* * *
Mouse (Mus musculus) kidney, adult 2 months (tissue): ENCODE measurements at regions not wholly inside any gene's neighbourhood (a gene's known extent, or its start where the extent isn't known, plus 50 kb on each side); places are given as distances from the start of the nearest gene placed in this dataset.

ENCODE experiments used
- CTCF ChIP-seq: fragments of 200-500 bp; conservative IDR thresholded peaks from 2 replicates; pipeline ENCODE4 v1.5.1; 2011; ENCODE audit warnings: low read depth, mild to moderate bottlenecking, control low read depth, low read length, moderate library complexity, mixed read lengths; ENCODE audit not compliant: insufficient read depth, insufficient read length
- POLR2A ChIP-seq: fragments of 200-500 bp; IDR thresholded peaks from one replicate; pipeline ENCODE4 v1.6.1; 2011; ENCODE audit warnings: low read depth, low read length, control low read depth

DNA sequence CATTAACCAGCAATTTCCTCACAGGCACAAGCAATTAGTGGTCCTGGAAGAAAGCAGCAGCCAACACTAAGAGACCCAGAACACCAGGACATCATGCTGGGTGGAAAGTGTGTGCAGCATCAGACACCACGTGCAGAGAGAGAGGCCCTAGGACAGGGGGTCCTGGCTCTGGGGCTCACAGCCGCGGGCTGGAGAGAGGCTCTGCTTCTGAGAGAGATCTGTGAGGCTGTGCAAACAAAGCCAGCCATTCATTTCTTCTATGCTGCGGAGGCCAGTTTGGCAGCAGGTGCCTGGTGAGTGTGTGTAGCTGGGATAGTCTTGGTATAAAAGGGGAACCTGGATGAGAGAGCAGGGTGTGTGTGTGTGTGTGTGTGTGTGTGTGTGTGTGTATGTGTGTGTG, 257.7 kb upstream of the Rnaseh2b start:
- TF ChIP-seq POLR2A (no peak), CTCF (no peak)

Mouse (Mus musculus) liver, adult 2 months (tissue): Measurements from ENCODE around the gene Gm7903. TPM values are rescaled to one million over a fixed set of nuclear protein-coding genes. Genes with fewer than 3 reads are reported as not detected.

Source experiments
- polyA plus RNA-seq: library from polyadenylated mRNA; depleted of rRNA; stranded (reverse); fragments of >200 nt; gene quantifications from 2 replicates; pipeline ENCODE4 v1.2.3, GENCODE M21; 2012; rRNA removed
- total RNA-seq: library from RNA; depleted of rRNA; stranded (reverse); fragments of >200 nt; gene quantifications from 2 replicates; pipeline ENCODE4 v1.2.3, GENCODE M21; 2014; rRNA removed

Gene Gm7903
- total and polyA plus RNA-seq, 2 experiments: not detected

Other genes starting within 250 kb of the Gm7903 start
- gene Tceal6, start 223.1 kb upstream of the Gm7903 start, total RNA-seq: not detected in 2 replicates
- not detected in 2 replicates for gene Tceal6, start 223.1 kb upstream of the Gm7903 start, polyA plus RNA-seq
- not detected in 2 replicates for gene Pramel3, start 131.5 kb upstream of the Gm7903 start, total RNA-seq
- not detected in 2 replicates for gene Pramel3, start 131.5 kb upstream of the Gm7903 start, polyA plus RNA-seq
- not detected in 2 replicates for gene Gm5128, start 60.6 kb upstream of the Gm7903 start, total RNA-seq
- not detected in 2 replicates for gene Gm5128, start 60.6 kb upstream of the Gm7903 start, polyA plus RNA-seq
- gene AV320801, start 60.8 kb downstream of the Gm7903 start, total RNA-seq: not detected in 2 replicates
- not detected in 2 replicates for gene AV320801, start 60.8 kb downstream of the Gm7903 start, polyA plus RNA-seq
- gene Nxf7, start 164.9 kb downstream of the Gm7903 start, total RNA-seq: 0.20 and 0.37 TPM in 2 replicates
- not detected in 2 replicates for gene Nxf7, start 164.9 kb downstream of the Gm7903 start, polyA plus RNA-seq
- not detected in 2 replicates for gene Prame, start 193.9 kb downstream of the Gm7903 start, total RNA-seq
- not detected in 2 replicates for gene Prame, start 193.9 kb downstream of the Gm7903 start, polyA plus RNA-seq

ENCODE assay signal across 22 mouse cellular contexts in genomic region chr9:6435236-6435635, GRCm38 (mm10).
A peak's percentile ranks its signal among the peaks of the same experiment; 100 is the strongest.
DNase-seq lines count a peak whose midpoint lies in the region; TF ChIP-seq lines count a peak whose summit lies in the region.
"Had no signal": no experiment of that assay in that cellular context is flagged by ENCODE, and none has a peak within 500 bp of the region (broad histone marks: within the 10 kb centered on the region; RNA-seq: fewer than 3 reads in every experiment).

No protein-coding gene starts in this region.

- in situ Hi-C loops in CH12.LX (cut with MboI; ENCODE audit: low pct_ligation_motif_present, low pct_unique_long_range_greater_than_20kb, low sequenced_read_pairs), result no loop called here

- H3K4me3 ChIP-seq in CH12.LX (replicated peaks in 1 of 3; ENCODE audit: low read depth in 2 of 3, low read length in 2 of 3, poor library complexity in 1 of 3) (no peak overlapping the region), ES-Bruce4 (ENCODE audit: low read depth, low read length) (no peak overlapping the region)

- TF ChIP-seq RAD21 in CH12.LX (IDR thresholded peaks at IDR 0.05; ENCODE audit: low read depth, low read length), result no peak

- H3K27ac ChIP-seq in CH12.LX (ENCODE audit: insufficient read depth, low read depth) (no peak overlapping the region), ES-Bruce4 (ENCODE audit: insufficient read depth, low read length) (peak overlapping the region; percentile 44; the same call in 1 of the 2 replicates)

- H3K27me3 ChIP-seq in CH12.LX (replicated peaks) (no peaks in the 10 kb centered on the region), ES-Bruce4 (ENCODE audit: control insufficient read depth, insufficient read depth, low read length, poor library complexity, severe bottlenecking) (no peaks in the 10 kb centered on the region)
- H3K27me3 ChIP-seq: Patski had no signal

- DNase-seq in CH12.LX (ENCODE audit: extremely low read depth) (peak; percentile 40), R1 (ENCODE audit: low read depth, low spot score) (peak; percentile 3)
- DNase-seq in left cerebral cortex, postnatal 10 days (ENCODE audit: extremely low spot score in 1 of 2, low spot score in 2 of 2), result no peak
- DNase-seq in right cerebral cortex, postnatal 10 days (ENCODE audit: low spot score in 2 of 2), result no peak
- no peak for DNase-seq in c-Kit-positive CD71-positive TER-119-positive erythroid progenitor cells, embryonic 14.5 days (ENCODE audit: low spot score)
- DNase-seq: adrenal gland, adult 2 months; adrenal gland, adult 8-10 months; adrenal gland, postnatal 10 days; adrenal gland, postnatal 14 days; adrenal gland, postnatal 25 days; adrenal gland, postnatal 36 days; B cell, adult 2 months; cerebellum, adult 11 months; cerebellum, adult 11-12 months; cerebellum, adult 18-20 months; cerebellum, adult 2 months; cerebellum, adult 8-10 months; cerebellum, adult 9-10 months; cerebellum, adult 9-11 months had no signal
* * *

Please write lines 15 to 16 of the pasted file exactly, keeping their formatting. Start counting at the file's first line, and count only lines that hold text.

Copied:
- not detected in 2 replicates for gene Tceal6, start 223.1 kb upstream of the Gm7903 start, polyA plus RNA-seq
- not detected in 2 replicates for gene Pramel3, start 131.5 kb upstream of the Gm7903 start, total RNA-seq